JAKARTA • A rise in religious conservatism in Indonesia is drawing talent away from what some view as un-Islamic jobs in banking, industry professionals say, creating hiring woes for conventional banks but a boon for the country’s fledgling syariah finance sector.
The trend comes amid broader societal change in the world’s biggest Muslim-majority country, driven by millions of young, “born-again” Muslims embracing stricter interpretations of Islam.
Reuters spoke to a dozen industry sources over how concerns about Islamic law barring exploitative interest payments, known as “riba”, are reverberating through the world of Indonesian finance.
Since 2018, hiring for banks and fintech companies in peer-to-peer lending, payments and investment platforms has been more challenging, said Ms Rini Kusumawardhani, a finance sector recruiter at Robert Walters Indonesia.
“Roughly speaking, 15 out of 50 candidates” would refuse a job within conventional banking and peer-to-peer lending, she told Reuters. “Their reason was quite clear-cut. They wanted to avoid riba.”
Islamic scholars do not all agree on what constitutes riba. Some say interest on a bank loan is an example, but others say that while such loans should be discouraged, they are not sinful.
“It’s so common that the stigma is if one borrows it’s identical with riba,” Finance Minister Sri Mulyani Indrawati said at a webinar on the Islamic economy earlier this year. “But loans are allowed in the Quran as long as they’re taken carefully and they’re recorded correctly,” she added.
Islamic banking accounts for just over 6 per cent of the roughly US$634 billion (S$852 billion) assets in Indonesia’s banking industry – but has seen tremendous growth in recent years.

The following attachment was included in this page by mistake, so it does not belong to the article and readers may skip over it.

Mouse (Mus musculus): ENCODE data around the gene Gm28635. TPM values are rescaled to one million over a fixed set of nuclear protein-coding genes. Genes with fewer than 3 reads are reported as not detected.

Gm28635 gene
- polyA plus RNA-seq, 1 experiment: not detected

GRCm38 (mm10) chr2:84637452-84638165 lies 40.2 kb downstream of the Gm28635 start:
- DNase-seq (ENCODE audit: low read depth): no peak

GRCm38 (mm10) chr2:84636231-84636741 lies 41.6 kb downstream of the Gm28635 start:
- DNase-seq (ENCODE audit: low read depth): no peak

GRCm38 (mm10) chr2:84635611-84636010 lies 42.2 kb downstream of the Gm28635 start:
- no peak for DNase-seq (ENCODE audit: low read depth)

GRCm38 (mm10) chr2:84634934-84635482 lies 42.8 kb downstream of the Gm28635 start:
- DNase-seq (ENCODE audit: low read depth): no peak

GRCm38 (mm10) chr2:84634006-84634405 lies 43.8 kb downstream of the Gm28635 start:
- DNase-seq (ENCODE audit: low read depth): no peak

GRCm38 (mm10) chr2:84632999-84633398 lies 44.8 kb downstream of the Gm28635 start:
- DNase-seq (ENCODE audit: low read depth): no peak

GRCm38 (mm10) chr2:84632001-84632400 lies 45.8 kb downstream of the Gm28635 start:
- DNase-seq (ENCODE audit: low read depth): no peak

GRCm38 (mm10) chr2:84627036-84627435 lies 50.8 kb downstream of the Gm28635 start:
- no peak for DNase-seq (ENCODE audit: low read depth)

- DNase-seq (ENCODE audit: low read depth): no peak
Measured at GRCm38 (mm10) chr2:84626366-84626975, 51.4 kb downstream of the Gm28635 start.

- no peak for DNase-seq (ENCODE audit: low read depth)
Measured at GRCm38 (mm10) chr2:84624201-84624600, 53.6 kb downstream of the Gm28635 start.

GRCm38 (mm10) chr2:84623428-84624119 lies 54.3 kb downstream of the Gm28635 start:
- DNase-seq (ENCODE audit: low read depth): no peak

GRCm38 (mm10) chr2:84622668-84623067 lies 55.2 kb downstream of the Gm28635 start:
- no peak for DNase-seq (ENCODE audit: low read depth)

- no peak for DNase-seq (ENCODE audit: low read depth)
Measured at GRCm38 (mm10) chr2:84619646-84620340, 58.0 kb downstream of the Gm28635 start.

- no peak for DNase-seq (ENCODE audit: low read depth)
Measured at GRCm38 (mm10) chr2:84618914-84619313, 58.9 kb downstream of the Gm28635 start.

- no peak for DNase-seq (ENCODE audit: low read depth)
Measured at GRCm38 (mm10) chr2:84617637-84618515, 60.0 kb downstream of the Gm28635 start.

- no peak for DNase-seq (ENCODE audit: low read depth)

Savings in Islamic banks jumped 80 per cent from end-2018 to this March, outstripping the 18 per cent growth in conventional counterparts, while financing also grew faster than conventional loan growth.
Exactly how many have left Indonesia’s conventional banking sector is unclear. Statistics show a gradual drop in employment, but this may also reflect digitalisation or layoffs related to the coronavirus pandemic.
As at February, there were 1.5 million people overall employed in finance and the sector offered Indonesia’s third-highest average salary, government data showed. The sector employed 1.7 million in 2018.
For 36-year-old Syahril Luthfi, finding online articles labelling riba as “tens of times more sinful than committing adultery with your own mother” was enough to persuade him to quit his conventional bank job and move to an Islamic lender, he said.
Concerns over the issue have helped create online support groups for former bankers, including XBank Indonesia, which claims nearly 25,000 active members on a messaging platform and has an Instagram account with half a million followers.
Its chairman, Mr El Chandra, said in an e-mail that the community was founded in 2017 to support those facing challenges quitting a financially supportive, but un-Islamic job.
“To decide to quit a riba-ridden job is not easy, many things must be taken into consideration,” said Mr Chandra, who added that some branded those who quit as stupid or radical.
XBank Indonesia advises people against taking out mortgages and other loans. But it is hard to measure the impact on demand for banking products among the so-called “hijrah” movement of more conservative young, middle-class Indonesians now embracing Islam – many already did not use banks to the extent Western peers might.
Mr Sunarso, president director of Indonesia’s biggest lender by assets, Bank Rakyat Indonesia (BRI), acknowledges people had left jobs at financial institutions he has worked at for religious reasons.
However, he views the hijrah trend as an opportunity for syariah finance, explaining how it determined a decision to merge the Islamic banking units of BRI and two other state-controlled lenders in February to form the country’s biggest Islamic lender, Bank Syariah Indonesia (BSI).
BSI’s chief executive Hery Gunardi told Reuters it planned to cater to the growing community of more religious millennials in a bid to double its assets.